Friday, January 21, 2005

Bush plugs the Koran

Self-government relies, in the end, on the governing of the self. That edifice of character is built in families, supported by communities with standards, and sustained in our national life by the truths of Sinai, the Sermon on the Mount, the words of the Koran, and the varied faiths of our people.

In his short post on the inaugural address, Glenn Reynolds picks up on George W. Bush plugging the Koran.

What's the Koran doing in there? It's bad enough that every inauguration speech has to be plugged full of talk about God, why do we now have to plug a religion that that wants to convert us via a holy war?

Either Bush or his speechwriter was hoping that Muslims listening to the speech would think, "America is a great place because Bush reads the Koran. Let's all support American foreign policy."

I don't see how the words of the Koran have anything to do with "self-government." The more devoutly Islamic the nation, the less self-government it seems to have. Only Turkey has democracy, and they practice a secular form of Islam there. And I don't trust the Islamist AKP party that's now in power there.

10 comments:

TWM said...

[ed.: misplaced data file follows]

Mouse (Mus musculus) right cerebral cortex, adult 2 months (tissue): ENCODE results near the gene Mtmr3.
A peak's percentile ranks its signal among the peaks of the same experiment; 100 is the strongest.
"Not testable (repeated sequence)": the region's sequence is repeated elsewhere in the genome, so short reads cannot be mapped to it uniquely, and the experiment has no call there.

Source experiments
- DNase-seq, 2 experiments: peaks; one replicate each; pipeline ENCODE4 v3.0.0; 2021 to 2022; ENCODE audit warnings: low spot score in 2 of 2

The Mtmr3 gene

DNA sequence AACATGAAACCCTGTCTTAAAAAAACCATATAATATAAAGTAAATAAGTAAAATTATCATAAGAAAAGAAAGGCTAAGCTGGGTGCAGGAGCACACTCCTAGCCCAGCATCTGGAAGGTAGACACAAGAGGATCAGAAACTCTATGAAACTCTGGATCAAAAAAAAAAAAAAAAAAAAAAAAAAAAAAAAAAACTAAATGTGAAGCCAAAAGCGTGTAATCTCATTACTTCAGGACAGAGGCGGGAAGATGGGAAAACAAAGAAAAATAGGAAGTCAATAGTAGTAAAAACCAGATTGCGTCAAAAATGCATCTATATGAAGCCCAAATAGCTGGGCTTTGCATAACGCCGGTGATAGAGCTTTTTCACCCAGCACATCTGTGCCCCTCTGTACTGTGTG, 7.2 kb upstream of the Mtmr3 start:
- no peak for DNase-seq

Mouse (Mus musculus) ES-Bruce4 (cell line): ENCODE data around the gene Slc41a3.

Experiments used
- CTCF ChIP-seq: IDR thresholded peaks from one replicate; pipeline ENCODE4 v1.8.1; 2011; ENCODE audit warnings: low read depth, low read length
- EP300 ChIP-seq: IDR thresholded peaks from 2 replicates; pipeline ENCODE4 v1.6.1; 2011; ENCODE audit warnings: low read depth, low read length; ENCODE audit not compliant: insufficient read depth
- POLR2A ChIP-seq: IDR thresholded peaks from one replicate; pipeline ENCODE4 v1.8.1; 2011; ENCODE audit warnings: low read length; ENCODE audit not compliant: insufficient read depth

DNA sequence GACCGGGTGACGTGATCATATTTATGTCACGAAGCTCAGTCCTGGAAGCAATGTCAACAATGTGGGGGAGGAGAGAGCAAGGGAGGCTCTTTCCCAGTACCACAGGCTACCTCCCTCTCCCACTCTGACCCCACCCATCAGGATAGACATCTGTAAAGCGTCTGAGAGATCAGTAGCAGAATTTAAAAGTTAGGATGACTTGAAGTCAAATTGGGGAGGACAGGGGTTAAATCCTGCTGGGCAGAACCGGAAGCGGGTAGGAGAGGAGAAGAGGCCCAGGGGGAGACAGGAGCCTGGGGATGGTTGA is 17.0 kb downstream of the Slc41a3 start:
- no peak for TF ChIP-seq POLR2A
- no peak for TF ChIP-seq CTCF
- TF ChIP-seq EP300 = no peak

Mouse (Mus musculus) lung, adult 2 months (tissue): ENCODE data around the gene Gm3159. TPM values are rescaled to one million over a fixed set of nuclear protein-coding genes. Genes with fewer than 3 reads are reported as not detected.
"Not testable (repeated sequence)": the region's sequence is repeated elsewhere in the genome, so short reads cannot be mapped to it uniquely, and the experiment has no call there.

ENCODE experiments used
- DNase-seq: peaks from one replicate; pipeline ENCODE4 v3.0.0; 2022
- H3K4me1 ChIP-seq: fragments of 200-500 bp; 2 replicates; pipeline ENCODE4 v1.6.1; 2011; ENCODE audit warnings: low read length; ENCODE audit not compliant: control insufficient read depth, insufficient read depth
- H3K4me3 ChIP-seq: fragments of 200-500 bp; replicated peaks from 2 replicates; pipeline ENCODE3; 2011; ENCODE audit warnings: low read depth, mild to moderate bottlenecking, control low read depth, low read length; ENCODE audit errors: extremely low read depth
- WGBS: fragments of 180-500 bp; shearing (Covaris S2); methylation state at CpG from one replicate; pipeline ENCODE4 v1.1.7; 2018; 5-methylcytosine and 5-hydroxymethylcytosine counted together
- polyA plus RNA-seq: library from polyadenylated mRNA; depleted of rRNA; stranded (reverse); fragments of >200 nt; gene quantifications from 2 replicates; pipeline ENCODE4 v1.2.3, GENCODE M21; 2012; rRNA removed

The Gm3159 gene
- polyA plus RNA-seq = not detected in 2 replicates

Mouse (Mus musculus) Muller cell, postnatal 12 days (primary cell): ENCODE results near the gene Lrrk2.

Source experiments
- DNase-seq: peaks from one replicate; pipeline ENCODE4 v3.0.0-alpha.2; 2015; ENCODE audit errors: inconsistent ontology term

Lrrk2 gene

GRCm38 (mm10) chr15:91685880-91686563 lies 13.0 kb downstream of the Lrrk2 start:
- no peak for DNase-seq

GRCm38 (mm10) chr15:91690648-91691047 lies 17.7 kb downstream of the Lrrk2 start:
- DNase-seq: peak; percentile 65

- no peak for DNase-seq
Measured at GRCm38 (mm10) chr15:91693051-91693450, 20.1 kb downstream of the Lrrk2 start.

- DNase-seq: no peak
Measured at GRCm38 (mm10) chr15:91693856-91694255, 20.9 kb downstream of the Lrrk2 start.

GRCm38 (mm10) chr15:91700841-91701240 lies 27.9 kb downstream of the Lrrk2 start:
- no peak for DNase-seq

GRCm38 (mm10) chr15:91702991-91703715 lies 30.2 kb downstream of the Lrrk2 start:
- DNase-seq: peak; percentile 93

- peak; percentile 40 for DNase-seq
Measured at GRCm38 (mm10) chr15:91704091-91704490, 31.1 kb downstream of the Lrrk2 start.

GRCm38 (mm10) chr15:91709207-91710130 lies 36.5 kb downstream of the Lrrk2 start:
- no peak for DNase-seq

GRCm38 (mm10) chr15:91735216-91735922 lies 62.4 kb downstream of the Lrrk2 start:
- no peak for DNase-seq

Why is it "bad enough" that every inaguration speech is "plugged full of God?"

First of all, he said God three times in a 17 minute speech - hardly plugged full. And one of those three was when he said "May God bless you" at the end. By contrast he said "freedom" 27 times and "liberty" 17 times.

Secondly, I hate to break it to you, but our nation was FORMED with God very much in mind - and despite the efforts of secularists,it has been SUCCESSFUL in part because it was formed with God in mind.

As to mentioning the Koran. Our nation is supposed to be inclusive and it doesn't hurt to throw a "bone" to the more reasonable members of the religion you happen to be having the most trouble with these days.

It is simply common sense to reach out to those people in the hope that they will someday reign in the more fundamentalist members of Islam that are funding, manning, and encouraging the terrorists that we are at war with.

There are plenty of Muslims that want something other than a fundamentalist Islamic government. Appealing to those people is smart.

Chad said...

One of the things to remember about Turkey is the first duty of their Military is to maintain the secular nature of the state. Another thing, don't forget that some of the most repressive Muslim nations are actually secular states. Syria, the former Iraq, and Indonesia come to mind immediately followed closely by Egypt, and Sudan.

Jeremy said...

If you "don't see how the words of the Koran have anything to do with 'self-government'", then how in the hell can you support the War in Iraq?

If the WMD argument is faulty, and the "teaching democracy to Muslims" argument is invalid, what are you left with?

Or do your posts not require any ideological consistency?

Charles said...